Destination therapy is the permanent implantation of a left ventricular assist device in patients with end-stage, severe heart failure who are ineligible for heart transplantation. DT improves both the quality of life and prognosis of patients with end-stage heart failure. However, there are also downsides to DT such as life-threatening complications and the potential for the patient to live beyond their desired length of life following such major complications. Because of deeply ingrained cultural and religious beliefs regarding death and the (...)
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  47. An Ethical and Social Examination of the Death Penalty as Depicted in Two Current Films Made in a ―Pro-Death Penalty Society‖.Atsushi Asai & Sakiko Maki - 2011 - Eubios Journal of Asian and International Bioethics 21 (3):95-98.
    In Japan, although various arguments exist regarding the appropriateness of the death penalty, nationwide public opinion polls regarding the death penalty revealed that 85.6% of respondents supported maintaining the death penalty in 2009. Under these circumstances, it is worthwhile to deliberate the ethical and social issues surrounding the death penalty as depicted in Japanese films from medical humanities perspectives. In the present paper, we discuss two recent films concerning the death penalty, 13 kaidan directed by Masahiro Nagasawa, 2005 and Kyuka (...)
     
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  48. A Question In End-of-Life Medicine In Japan: Three Levels Structure Analysis Of The Ethics Of Provision Of Permanent And Active Artificial Nutrition And Hydration For Elderly Who Cannot Eat.Atsushi Asai - 2011 - Eubios Journal of Asian and International Bioethics 21 (1-2):37-40.
    This article will focus on issues concerning the provision of artificial nutrition and hydration to patients who are extremely old, completely bedridden, and totally dependent on others. These patients have no advance directives, no malignancy, suffer from persistent but unstable disturbance of consciousness as well as severe cognitive impairment, and cannot eat sufficient amounts of food to maintain their lives. Should ANH be provided? Some would agree while others would maintain otherwise. The underlying values and normative theory behind each argument (...)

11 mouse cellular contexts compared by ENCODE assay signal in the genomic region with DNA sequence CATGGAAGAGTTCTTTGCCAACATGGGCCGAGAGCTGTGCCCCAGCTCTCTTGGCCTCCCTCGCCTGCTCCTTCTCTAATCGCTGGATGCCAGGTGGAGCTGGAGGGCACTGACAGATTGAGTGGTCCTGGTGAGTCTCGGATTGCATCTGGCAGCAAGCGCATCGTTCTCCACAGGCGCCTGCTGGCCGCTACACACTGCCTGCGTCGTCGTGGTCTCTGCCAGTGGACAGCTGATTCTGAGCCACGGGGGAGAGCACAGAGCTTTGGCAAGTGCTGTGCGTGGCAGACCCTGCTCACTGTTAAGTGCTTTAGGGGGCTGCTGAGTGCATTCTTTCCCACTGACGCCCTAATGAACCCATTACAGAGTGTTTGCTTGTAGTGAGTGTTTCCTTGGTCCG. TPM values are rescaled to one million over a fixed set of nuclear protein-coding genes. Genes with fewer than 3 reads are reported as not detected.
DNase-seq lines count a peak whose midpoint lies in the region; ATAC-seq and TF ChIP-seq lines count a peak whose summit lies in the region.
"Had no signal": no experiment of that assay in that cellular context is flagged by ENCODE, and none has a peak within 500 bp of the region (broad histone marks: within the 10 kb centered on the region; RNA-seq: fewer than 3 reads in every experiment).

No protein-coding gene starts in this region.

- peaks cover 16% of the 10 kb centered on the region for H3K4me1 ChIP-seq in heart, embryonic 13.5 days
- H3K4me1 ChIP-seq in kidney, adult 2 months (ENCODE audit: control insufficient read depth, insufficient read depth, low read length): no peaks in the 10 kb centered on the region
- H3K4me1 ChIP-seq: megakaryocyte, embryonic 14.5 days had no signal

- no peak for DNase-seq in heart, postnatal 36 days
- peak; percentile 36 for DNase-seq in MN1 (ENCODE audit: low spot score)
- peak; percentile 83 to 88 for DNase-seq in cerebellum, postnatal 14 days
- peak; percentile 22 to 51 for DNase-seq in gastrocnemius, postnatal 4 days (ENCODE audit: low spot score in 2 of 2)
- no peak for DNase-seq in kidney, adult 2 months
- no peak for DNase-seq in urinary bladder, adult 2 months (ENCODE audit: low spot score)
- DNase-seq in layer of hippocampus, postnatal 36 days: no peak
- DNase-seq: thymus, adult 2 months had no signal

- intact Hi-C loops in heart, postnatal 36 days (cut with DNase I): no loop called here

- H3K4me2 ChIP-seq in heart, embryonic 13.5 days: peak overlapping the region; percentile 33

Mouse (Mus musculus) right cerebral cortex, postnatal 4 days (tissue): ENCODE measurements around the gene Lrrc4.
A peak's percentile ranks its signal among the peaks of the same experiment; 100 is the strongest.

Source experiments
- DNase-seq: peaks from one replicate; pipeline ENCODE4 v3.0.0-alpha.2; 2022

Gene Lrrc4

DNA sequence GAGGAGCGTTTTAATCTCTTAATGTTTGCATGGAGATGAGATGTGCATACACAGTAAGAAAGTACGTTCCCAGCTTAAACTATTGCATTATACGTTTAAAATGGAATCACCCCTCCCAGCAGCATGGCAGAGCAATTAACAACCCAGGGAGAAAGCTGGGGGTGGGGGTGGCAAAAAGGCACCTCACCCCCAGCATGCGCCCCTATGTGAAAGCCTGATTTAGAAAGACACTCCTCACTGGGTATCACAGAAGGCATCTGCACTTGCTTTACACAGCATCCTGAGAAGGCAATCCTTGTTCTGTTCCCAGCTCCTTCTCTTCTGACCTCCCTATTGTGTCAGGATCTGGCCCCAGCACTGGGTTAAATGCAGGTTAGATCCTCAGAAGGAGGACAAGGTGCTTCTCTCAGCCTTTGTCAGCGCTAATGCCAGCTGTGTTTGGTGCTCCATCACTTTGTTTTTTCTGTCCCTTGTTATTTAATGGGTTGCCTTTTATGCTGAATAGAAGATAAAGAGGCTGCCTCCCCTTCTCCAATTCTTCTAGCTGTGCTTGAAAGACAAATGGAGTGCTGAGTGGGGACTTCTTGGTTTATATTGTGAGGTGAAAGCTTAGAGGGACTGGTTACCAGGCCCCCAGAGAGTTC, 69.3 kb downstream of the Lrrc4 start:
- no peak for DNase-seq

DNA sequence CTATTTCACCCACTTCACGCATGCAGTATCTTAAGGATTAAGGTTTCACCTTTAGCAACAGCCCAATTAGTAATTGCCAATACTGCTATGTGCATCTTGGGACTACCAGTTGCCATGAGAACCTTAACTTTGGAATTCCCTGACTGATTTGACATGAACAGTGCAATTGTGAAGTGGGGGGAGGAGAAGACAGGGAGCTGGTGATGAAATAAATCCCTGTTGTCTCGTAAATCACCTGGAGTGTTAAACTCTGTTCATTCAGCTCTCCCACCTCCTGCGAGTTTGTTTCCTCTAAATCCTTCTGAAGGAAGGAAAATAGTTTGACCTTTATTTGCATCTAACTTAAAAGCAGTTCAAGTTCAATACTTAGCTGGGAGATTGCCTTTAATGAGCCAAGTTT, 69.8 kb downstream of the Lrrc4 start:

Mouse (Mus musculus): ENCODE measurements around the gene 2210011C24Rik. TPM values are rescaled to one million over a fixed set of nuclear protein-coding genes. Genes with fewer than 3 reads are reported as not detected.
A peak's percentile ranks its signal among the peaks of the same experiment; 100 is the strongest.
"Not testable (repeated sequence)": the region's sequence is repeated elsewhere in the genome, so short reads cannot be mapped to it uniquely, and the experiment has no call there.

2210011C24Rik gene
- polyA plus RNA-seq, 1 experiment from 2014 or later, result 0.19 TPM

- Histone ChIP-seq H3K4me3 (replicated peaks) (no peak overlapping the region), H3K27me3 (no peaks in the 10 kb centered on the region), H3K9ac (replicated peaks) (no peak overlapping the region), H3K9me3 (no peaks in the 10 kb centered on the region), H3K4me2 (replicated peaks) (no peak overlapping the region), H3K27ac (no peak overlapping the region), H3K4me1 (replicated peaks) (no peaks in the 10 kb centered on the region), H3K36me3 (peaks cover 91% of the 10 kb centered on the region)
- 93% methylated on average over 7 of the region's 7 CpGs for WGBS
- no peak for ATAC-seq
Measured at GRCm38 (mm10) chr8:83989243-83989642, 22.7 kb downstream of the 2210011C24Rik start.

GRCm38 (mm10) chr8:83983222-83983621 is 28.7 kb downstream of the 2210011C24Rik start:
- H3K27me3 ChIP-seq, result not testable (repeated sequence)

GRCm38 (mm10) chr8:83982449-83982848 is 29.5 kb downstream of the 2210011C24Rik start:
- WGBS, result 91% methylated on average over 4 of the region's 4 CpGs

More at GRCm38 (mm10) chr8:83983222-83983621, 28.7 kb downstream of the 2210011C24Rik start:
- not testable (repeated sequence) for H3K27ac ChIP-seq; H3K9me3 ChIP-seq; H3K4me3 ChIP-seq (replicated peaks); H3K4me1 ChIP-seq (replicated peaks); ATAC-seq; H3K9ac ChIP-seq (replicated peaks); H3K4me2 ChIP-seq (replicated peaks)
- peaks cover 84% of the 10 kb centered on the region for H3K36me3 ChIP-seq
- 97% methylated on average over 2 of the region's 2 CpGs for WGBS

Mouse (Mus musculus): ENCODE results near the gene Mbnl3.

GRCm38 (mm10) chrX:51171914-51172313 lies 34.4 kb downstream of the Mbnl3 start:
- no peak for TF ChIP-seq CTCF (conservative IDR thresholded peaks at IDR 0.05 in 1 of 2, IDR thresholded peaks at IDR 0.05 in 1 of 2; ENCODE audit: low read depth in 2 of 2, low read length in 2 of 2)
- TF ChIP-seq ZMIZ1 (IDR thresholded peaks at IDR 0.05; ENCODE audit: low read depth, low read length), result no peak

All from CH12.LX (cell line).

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  49.  32
    Defining Futile Life-Prolonging Treatments Through Neo-Socratic Dialogue.Kuniko Aizawa, Atsushi Asai & Seiji Bito - 2013 - BMC Medical Ethics 14 (1):51.
    In Japan, people are negative towards life-prolonging treatments. Laws that regulate withholding or discontinuing life-prolonging treatments and advance directives do not exist. Physicians, however, view discontinuing life-prolonging treatments negatively due to fears of police investigations. Although ministerial guidelines were announced regarding the decision process for end-of-life care in 2007, a consensus could not be reached on the definition of end-of-life and conditions for withholding treatment. We established a forum for extended discussions and consensus building on this topic.
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  50.  48
    Contemporary Japanese View of Life and Death as Depicted in the Film Departures (Okuribito).A. Asai, M. Fukuyama & Y. Kobayashi - 2010 - Medical Humanities 36 (1):31-35.
    Through films, we can see many aspects of a country and its times: culture, morality and religion, and views on life and death. The best films can both entertain audiences and provide viewers with opportunities to think about fundamental human problems. In this article, we use Departures (Okuribito) to examine the contemporary Japanese view of life and death. All sorts of deaths are depicted and each scene provides an insight into the contemporary Japanese view of death. We use the medium (...)